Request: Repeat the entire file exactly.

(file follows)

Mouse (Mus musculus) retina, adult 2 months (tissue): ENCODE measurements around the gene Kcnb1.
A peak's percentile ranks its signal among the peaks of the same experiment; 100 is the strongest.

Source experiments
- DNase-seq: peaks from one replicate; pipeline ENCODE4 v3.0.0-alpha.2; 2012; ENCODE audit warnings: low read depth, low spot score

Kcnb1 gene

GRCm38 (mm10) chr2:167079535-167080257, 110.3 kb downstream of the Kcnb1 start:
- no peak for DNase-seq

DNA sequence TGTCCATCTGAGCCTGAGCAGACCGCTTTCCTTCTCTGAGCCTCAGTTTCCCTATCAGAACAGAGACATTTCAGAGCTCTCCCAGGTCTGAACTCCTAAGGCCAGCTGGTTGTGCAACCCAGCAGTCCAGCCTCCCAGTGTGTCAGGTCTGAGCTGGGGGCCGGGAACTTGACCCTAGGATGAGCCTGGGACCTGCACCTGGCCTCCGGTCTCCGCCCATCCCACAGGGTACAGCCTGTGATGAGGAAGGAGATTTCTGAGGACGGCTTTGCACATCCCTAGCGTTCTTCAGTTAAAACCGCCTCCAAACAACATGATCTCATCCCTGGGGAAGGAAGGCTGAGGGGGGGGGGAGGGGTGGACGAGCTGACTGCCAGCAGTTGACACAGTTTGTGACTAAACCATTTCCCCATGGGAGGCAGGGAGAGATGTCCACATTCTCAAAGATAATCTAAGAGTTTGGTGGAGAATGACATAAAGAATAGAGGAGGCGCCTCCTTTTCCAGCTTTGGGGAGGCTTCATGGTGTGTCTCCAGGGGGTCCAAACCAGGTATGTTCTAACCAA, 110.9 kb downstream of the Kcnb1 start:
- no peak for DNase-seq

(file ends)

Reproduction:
Mouse (Mus musculus) retina, adult 2 months (tissue): ENCODE measurements around the gene Kcnb1.
A peak's percentile ranks its signal among the peaks of the same experiment; 100 is the strongest.

Source experiments
- DNase-seq: peaks from one replicate; pipeline ENCODE4 v3.0.0-alpha.2; 2012; ENCODE audit warnings: low read depth, low spot score

Kcnb1 gene

GRCm38 (mm10) chr2:167079535-167080257, 110.3 kb downstream of the Kcnb1 start:
- no peak for DNase-seq

DNA sequence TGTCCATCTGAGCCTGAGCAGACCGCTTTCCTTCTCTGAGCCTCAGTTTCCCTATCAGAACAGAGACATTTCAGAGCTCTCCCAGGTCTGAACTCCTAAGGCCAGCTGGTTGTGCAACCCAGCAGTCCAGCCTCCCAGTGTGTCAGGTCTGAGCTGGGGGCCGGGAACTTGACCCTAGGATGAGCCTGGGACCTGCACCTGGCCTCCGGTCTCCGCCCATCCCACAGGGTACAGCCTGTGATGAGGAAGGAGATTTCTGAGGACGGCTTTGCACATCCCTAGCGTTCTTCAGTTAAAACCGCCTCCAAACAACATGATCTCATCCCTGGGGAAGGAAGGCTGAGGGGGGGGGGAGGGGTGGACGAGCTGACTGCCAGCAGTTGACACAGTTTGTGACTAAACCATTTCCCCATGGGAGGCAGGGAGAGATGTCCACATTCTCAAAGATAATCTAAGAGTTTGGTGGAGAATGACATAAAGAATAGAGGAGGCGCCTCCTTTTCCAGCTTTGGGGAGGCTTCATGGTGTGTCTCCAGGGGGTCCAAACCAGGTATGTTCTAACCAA, 110.9 kb downstream of the Kcnb1 start:
- no peak for DNase-seq